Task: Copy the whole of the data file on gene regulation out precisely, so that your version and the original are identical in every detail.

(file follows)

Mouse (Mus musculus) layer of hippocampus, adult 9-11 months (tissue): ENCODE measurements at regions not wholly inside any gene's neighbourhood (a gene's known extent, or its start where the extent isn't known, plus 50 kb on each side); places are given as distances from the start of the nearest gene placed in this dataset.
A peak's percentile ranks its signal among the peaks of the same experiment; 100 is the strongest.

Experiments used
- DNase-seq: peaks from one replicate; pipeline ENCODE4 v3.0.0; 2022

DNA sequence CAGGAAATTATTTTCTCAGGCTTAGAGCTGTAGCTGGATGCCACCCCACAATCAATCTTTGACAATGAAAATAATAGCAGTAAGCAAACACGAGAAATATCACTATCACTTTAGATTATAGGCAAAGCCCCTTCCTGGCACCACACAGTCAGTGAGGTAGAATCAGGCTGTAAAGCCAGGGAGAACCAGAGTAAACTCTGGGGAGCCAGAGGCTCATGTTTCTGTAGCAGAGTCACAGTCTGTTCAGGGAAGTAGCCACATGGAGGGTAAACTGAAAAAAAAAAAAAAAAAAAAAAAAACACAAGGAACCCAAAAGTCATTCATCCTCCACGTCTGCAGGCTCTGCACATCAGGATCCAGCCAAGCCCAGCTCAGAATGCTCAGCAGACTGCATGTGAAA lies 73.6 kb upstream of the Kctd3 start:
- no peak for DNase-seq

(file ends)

Mouse (Mus musculus) layer of hippocampus, adult 9-11 months (tissue): ENCODE measurements at regions not wholly inside any gene's neighbourhood (a gene's known extent, or its start where the extent isn't known, plus 50 kb on each side); places are given as distances from the start of the nearest gene placed in this dataset.
A peak's percentile ranks its signal among the peaks of the same experiment; 100 is the strongest.

Experiments used
- DNase-seq: peaks from one replicate; pipeline ENCODE4 v3.0.0; 2022

DNA sequence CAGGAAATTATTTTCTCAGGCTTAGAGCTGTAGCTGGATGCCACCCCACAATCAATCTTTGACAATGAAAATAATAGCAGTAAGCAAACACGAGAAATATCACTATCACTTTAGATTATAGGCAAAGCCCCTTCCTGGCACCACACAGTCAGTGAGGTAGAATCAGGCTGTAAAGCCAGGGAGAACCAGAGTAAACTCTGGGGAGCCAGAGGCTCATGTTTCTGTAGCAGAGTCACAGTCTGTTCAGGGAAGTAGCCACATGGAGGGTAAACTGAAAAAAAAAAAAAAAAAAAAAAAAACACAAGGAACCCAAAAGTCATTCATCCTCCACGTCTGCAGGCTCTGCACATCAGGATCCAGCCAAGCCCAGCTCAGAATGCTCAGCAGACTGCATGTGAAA lies 73.6 kb upstream of the Kctd3 start:
- no peak for DNase-seq